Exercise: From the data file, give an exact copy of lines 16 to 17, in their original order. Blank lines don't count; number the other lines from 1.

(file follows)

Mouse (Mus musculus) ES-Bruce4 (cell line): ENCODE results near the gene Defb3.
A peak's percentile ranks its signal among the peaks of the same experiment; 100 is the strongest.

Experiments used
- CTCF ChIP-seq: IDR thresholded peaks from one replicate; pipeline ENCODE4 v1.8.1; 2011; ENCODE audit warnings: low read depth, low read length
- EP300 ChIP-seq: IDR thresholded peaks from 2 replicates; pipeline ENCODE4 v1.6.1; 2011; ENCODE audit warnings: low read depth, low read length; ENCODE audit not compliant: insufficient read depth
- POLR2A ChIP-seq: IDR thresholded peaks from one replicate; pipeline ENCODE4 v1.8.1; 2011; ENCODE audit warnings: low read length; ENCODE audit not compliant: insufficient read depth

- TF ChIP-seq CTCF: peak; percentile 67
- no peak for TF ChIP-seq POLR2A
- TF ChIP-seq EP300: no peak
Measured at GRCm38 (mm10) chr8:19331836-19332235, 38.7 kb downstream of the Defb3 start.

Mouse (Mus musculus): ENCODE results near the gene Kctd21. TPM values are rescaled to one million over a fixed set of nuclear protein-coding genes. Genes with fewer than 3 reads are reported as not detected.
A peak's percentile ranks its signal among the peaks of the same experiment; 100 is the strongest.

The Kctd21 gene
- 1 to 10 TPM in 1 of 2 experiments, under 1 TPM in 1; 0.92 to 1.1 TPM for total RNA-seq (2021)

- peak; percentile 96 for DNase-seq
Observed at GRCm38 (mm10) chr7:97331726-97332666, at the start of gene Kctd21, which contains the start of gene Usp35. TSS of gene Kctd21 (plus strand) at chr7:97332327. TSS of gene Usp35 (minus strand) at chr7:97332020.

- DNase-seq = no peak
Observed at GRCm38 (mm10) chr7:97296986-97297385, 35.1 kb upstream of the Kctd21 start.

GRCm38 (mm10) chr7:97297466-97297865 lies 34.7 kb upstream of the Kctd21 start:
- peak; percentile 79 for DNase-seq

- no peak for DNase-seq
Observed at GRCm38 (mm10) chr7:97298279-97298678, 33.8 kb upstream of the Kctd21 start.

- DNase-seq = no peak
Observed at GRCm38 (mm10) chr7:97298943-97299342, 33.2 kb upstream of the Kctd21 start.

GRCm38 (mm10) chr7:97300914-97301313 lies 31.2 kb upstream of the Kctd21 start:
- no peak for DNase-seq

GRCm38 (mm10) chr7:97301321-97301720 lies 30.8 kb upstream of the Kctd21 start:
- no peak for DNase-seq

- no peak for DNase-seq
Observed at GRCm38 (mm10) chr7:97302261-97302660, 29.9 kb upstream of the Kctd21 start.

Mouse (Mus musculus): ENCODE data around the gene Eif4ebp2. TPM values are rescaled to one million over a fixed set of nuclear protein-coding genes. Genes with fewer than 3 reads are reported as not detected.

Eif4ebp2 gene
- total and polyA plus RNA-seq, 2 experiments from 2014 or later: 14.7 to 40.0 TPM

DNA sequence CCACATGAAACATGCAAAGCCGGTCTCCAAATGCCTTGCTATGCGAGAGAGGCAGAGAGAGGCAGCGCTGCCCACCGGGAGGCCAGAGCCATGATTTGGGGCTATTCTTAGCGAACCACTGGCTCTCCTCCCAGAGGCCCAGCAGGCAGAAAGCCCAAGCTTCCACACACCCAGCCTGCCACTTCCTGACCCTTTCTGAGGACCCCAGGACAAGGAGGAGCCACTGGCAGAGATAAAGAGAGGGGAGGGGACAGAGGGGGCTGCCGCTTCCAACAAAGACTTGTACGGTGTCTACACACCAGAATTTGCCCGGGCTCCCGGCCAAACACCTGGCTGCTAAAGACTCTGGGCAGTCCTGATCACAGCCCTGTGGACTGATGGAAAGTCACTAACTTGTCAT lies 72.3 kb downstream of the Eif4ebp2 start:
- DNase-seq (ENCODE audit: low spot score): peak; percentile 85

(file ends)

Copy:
Observed at GRCm38 (mm10) chr7:97331726-97332666, at the start of gene Kctd21, which contains the start of gene Usp35. TSS of gene Kctd21 (plus strand) at chr7:97332327. TSS of gene Usp35 (minus strand) at chr7:97332020.

- DNase-seq = no peak